The formative years of Truvox are still unclear, suffice to say, it was founded by Daniel Dan Prenn, a Byelorussian-jew
who studied in Germany and became a world class, top-seeded, tennis player representing Germany in the Davis Cup during the
1930s before being exiled under the Nazi regime, fleeing to Britain in 1933. As a prominent Jewish businessman, he nurtured other
small Jewish-refugee businesses and over the next 50 years created one of Britain's largest military electronics and
communications 'empires'. The full story is told in A Truvox Product.
first business activity in Britain was assembling fountain pens, but it appears he may have bought the Universal Radio &
Gramophone Co in Kentish Town from where Truvox originally operated. His Truvox Engineering Ltd business was formed in June
1936 (it appears he may have bought a ready made company Truvox Ltd, formed in October 1928).
launched a series of loudspeakers (of which little is known - can anyone help?) ranging from miniature 3" to large auditorium
units, as well re-entrant public address speakers.
In 1937, Truvox moved to the redundant Wembley Exhibition
grounds. During the war, they produced thousands of Tannoy type artillery speaker-telephone sets. Truvox's major competitors
were Tannoy, Goodmans, Celestion and Rola, but when the Anglo-American Rola-Celestion business faced a serious financial
crisis in 1949, Prenn bought their British operations and merged it with his Truvox speaker business. Truvox's few post-war
enclosed speakers included the '55' extension speaker (right) intended for radios or office dictaphones;
it incorporated a volume output control.
The group's domestic hi-fi speakers were produced by Celestion,
such as the famous 'Ditton', but Truvox later lauched their TS100 and TS200 enclosed speakers as part of their Series
100 and 200 tape-recorder and tuner-amp range - and very good they were too!
Just after the war, Prenn bought
the fledgling British Communications Corporation and rapidly expanded their walkie-talkie models into a major Army and
Police mobile radio-telephone business, even expanding into airfield voice-loggers; in 1958 he acquired Thermionic Products,
transferring BCC's airfield loggers to T-P while BCC concentrated on communications.
had been developing plastic extrusion technology and audio pick-ups. After the war they produced simple Bakelite bodied cameras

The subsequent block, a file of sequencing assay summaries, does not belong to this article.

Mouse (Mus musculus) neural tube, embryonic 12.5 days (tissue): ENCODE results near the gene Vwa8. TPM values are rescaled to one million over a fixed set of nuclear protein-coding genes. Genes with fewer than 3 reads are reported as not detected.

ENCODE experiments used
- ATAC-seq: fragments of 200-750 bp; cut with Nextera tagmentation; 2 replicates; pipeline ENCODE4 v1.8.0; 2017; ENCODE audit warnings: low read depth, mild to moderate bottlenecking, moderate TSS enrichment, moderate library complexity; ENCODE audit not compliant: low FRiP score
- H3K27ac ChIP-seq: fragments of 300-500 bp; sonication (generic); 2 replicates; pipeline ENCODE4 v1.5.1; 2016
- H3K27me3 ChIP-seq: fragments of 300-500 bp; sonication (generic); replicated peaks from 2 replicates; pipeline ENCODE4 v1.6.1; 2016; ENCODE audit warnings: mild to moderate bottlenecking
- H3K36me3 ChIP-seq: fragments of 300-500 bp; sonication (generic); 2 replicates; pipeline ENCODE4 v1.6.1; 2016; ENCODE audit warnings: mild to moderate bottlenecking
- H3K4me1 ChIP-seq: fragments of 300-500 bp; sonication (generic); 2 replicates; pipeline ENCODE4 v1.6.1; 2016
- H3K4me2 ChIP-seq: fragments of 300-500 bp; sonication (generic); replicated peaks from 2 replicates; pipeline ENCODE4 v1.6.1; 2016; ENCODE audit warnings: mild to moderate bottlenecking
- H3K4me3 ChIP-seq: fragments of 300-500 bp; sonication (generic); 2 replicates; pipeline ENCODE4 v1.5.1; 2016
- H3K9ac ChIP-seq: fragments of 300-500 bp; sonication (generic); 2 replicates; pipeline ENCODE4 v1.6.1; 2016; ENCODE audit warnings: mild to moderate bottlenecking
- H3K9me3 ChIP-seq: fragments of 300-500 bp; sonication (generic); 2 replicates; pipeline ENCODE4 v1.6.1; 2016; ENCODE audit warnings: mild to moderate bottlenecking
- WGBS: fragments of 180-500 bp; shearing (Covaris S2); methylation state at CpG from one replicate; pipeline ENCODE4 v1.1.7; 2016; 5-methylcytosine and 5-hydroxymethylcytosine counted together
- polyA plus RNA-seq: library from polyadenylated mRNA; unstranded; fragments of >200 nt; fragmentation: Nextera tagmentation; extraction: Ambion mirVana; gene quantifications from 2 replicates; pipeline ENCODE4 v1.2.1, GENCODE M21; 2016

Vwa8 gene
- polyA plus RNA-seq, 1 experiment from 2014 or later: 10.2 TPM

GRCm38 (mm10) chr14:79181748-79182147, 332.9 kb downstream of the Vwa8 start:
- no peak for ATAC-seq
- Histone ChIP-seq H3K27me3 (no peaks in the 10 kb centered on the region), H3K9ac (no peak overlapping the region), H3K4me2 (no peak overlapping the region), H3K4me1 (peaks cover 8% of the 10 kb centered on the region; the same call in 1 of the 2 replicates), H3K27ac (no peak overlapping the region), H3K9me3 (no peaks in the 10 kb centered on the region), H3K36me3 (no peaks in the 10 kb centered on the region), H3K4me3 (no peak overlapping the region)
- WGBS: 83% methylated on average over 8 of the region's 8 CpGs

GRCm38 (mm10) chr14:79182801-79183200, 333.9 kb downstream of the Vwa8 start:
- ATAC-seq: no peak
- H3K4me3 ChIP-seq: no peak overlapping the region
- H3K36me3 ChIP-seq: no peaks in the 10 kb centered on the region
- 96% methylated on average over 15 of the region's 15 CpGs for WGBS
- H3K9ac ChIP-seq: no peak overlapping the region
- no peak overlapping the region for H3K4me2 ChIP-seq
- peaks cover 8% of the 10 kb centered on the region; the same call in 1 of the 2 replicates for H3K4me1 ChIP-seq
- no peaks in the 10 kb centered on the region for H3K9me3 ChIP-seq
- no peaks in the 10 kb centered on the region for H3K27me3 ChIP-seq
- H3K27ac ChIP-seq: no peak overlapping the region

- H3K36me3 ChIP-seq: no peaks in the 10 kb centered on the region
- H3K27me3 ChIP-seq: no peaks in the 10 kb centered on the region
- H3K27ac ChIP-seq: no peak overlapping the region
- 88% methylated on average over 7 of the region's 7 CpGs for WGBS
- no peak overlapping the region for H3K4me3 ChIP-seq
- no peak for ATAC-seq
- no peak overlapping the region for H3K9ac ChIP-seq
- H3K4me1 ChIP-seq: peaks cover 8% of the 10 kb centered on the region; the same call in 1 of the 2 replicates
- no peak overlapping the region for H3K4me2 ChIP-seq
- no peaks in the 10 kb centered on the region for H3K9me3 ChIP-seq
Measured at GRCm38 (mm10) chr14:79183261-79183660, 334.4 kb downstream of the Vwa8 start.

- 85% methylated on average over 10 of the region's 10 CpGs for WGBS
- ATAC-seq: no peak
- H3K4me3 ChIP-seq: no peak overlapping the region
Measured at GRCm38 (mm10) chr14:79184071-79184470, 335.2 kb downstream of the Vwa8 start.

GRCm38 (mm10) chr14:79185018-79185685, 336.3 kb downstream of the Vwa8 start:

and took over production of a German floor cleaner machine; Truvox survive today as a world leading floor-cleaner maintenance
During 1951, Truvox developed a 7" domestic tape deck intended for cabinet-makers to install into radio-grams.
Uniquely, it used a 3/8" plywood deck faced with a Formica laminate and conductive aluminium film to which was bolted a cast-alloy
head-block and flywheel/motor cradle. Switchgear, with electrical braking, was in a separate block. Like the later
Brenell, capstan sleeves determined tape speed, but Truvox used the German right-to-left, upper track format.
Launched in late 1952, and marketed through Rola-Celestion, it underwent several minor improvements and was soon a
major force in DIY tape-recorders with an impressive range of accessories, including their famous 'Radio-Jack' plug-in MW/LW
radio receiver. They launched their first tape-deck amplifier in 1954 from their new factory at Neasden, and also adopted
the British/US tape-format. In 1956 they launced a more compact Mk.III TR7/U deck (left), with gold livery,
reducing the width by a couple of inches; this model survived until 1957, when it was superceded by the new R1.
Truvox's first complete tape-recorder, which used what became known as the Mk.IV deck, was the R1, (Right)
launched in Spring 1956. The deck was an improved Mk.III with stylish cast alloy headcovers and was also offered separately
for DIY or orginal equipment fitting. Complete with the new Truvox 'K' Type amplifier, it was offered in a range of
specifications. The deck and amp were within a cradle which slid into the plywood cabinet. The R1 soon spawned an improved
R2 followed by their first 'Twinset' stereo model which used their own heads and a matching R2 case for the second
channel amp and speaker.
In 1959, a similar looking R6 was launched. This used a modified deck (christened the Mk.VI
- there was no Mk.V) with its keyboard controls on the left hand side as Truvox had by now adopted the British/US
'International' standard tracking format. The R6 had a striking, slanted front speaker grille and was on sale,
for only a short while, alongside their new R7 auto-reverse and the new, greatly improved, cast-alloy deck Series 80.
In September 1959, Truvox launched a novel auto-reverse deck to demanding hi-fi standards. The R7 (Left)
was completely different to their other models, using a single, pole-switching reversible capstan motor with pairs of heads
ranged either side. Its 10watt amplifier and electronics gave superb reproduction, but while aimed at the discerning audiophile,
and pitted against the Simon SP4, the Truvox R7 was overpriced and consequently few were sold; it was eventually withdrawn
in 1964. The R7 is their rarest model.
The R6 spawned a re-engineered, cast-alloy deck model in 1961 to compete with, primarily, their European competitors
- Truvox was a keen exporter. The new 2-speed Series 80 was offered in 2 or 4-track format as a transport deck (D82 etc),
plinth mounted recorder (PD..) (right), or complete tape-recorder with output amplifier (R..). A highly praised stereo
model, the PD86/R86, came in March 1962. These were superceded by a Mk.II range in October with a Papst hysteresis
capstan motor and 3-speed operation. Confusingly they kept the same model numbers!
Unfortunately the cast-alloy